Maverick Science
Keep up with the COS with Maverick Science
The 2013-14 edition of Maverick Science Magazine is here! Read Maverick Science for the latest faculty, student and alumni news. Copies are available in the Dean’s Office (Life Sciences Room 206) and in LS 112. The online version can be shared via social media and is available here.
Follow the COS on Facebook and Twitter
Facebook LogoKeep up with the College of Science on the popular social media sites Facebook and Twitter, and stay informed Twitter Logoabout what's going on and upcoming events in the College of Science.
Maverick Science
E-Newsletter Archives
Members of the UT Arlington High Energy Physics group are (clockwise from left) Profes-sors Andrew White, Andrew Brandt, Kaushik De, Associate Professor Amir Farbin and Pro-fessor Jaehoon Yu.
Physicists from UT Arlington who have traveled the world to support new scientific discoveries, including the widely publicized Higgs boson, have been awarded a $2.5 million, three-year Department of Energy grant to further their work.
The funding, which begins this month, represents a 25 percent increase from previous Energy Department base award grants to the College of Science’s Center of Excellence in High Energy Physics - a hearty recognition of the innovative ideas and research under way at UT Arlington.
“Our professors and students are known internationally for their expertise in the field of high energy physics, and this grant award is a strong endorsement,” UT Arlington President Vistasp Karbhari said. “Whether it is working at the Large Hadron Collider in Switzerland, processing huge volumes of data at our supercomputing center or inspiring tomorrow’s scientific leaders in the classroom, they are contributing greatly to our very understanding of the natural laws that govern our world.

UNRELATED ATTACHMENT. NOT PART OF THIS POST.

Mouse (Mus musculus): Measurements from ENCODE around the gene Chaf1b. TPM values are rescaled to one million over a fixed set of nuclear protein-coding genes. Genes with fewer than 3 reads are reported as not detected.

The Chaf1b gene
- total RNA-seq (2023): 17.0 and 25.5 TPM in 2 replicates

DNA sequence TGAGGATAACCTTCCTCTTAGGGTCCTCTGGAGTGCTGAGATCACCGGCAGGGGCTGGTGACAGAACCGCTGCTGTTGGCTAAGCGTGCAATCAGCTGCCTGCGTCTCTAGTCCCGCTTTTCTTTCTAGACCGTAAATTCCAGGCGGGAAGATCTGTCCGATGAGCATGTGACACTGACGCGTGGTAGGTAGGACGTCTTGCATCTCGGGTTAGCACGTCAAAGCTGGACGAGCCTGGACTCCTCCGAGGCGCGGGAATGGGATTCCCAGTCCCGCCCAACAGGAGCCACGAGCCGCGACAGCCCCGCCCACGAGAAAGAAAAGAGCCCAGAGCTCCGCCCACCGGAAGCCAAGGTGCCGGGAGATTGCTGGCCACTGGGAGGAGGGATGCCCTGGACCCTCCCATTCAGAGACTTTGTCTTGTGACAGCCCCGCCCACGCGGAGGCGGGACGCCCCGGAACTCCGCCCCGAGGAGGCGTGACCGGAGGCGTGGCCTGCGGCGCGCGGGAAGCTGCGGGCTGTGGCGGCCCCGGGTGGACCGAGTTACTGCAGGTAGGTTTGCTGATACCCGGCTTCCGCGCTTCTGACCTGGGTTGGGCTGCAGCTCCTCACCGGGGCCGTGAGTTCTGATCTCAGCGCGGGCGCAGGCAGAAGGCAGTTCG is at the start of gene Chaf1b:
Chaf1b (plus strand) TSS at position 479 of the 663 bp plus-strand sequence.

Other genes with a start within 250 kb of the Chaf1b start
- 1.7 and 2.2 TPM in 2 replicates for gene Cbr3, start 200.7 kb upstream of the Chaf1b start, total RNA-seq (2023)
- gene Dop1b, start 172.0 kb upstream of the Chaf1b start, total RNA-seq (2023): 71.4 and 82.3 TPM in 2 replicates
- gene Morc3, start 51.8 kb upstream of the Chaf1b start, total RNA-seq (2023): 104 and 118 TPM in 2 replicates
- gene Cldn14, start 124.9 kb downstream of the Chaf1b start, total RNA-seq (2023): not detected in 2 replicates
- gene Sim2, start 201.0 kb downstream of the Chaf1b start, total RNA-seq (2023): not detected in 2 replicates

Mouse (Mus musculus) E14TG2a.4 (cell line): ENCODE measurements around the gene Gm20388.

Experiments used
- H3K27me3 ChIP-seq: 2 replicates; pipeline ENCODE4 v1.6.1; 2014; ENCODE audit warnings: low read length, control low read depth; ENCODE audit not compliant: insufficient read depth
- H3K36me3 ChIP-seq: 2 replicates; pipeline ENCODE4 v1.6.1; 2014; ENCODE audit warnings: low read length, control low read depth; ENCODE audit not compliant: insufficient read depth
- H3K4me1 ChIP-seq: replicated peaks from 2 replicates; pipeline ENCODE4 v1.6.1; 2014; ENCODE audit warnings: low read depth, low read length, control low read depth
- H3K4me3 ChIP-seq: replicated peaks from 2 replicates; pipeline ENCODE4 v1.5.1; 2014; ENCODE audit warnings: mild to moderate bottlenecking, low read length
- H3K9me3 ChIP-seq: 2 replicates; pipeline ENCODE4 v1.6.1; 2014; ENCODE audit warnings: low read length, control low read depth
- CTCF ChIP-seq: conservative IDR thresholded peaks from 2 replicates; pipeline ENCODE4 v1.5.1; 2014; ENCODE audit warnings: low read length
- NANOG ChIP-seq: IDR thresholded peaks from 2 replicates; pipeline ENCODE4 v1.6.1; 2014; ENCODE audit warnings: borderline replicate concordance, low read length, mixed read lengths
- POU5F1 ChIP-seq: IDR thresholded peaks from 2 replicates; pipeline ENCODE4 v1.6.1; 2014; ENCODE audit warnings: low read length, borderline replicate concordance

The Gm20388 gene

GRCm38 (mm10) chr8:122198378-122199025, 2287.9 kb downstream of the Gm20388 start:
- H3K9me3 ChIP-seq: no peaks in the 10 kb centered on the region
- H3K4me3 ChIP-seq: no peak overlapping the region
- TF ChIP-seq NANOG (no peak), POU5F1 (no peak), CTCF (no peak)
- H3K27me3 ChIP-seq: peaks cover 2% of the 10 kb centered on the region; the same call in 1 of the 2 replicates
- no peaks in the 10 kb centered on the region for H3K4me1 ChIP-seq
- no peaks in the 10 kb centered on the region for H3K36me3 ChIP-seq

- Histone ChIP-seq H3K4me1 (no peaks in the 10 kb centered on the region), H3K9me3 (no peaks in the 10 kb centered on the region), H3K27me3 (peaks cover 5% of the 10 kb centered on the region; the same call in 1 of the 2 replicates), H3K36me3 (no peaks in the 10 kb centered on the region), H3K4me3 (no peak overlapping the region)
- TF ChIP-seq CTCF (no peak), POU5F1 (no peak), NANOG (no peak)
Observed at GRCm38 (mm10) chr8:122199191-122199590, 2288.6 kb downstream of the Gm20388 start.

“This award will ensure that the work they have been doing will continue to thrive,” he said.
Read more on this story here.
Distinguished physicist David Nygren to join UT Arlington, create particle detector unit
Nygren
 
David Nygren, a renowned physicist and member of the National Academy of Sciences, has been appointed Presidential Distinguished Professor in the UT Arlington College of Science and will join the University this fall.
Nygren is known for inventing the Time Projection Chamber, or TPC, used worldwide for over three decades in a variety of applications in particle detection and discovery, ranging from relativistic heavy ion collisions to the search for Dark Matter, and extremely rare nuclear decays.